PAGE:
In my recent blog post, The Top 3 Must Have Tools for your Next Gate Meeting, I talk about how standardized, yet flexible deliverables are important to establish to ensure fair and consistent analysis when comparing projects. But there is another reason why standardized deliverables are so important…
Create standardized deliverables gate-by-gate
Standardizing deliverables gate-by-gate gives project teams a checklist to follow related to information delivery and ensures they are consistently delivering the correct information to gatekeepers accelerating time-to-market. For example, at Gate 2 your team will need to provide a preliminary market and technical assessment accompanied by high-level financial analysis. And at Gate 3, they will need to provide a detailed market and technical analysis along with a business case consisting of a sales forecast, dollars and units. They know what’s expected which can streamline your meeting.
As an experienced practitioner, I realize that setting up standardize deliverables is not something that happens overnight – so there will be trial and error. When I first inherited the responsibility of owning the Stage-Gate® process at a former company, the project teams were coming to gate meetings with deliverables of their own choosing. Deliverables were inconsistent from project-to-project and all were touting why their project was the most important to the organization and the highest priority. Which brings me to my next point, priority.
Get your priorities straight, leverage scorecards
During this time, we were so concerned with just grandfathering the projects that made up the portfolio that we didn’t even consider the possibility that some of those projects needed to be stopped, or KILLED. For those of you who regularly attend gate meetings, whether a gatekeeper or project team leader, I know you have felt this pain. Project leaders ask, “What do I deliver and when do I deliver it?” And gatekeepers ask, “How do I make sense of it all?” You are expected to review tons of project data and ask sensible and appropriate questions to move the project forward or kill it. It can be a difficult and time consuming task for all parties involved…
Standardize the deliverables…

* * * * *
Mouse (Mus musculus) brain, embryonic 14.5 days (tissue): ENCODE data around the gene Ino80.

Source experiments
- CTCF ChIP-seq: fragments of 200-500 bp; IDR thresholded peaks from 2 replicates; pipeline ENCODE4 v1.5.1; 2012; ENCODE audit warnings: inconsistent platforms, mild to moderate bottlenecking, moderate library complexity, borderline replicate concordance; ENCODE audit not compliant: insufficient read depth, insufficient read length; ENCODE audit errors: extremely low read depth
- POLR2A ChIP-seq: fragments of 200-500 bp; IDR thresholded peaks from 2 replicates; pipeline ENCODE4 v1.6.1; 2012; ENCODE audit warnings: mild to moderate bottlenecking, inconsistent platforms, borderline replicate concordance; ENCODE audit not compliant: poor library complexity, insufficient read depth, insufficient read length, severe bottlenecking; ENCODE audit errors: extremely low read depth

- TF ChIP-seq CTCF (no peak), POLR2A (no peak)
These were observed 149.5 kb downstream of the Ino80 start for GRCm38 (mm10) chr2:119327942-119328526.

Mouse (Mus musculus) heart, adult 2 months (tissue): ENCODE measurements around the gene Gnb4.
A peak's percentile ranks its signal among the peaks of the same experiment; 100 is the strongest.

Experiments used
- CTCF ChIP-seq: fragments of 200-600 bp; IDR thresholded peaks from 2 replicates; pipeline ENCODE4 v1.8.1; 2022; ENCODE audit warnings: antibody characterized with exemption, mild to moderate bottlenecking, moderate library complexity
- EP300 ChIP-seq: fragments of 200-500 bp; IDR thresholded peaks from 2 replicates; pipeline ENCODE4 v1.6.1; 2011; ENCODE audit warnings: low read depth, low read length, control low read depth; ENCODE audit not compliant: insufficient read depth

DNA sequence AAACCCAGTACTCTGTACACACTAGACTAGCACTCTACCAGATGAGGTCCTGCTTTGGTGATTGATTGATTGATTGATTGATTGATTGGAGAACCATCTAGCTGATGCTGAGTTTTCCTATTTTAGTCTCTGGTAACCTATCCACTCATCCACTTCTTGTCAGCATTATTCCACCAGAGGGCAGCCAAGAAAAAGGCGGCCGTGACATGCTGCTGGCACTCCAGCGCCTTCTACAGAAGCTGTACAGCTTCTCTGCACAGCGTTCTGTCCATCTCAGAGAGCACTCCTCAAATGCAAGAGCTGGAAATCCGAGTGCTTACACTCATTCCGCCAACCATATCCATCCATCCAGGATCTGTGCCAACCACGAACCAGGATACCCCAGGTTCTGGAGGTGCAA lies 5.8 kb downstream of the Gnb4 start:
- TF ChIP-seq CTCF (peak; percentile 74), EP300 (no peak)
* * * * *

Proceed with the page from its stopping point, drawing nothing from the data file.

Tie what needs to be delivered at the gate to a scorecard. Scorecards can vary from company to company, even business unit to business unit; however, there are a six standard categories that are commonly used and if used together there should be little variation in what is delivered.
The six most common scorecard criteria are:
- Strategic Fit and Importance – Does it fit with your Innovation Strategy? If launched what is the impact on the business and how important to the business is it?
- Product and Competitive Advantage – Will the product provide unique benefits to the consumer? How much will they spend for the value it provides?
- Market Attractiveness – What is the size of the market and is there growth potential? Are our margins in alignment with business needs and how many players are there?
- Synergies or Core Competencies – How well does it align with your current technological and production abilities/experience?
- Technical Feasibility – How large is the technical gap from what exists today? How do you plan to bridge that gap?
- Financial Reward vs. Financial Risk – What is the expect return versus the amount of required investment? NPV or ROI?
Gatekeepers who are given data that directly correlates to the scorecard have what they need to easily compare projects and make those tough GO/KILL decisions that are so critical to the overall health of the portfolio. Also, teams focused on collecting data that ties to the scorecards will be focused on the things that are most important to getting the project to the next gate and ultimately launched.
For more on how to evaluate and compare projects, I invite you to watch this onDemand webcast “Killing Projects with Confidence” that I recently delivered with Carrie Nauyalis, Innovation and NPD Solution Evangelist with Planview. It provides information on running go/kill meetings, best practices and more.
Stage-Gate® is a registered trademark of Stage-Gate Inc.
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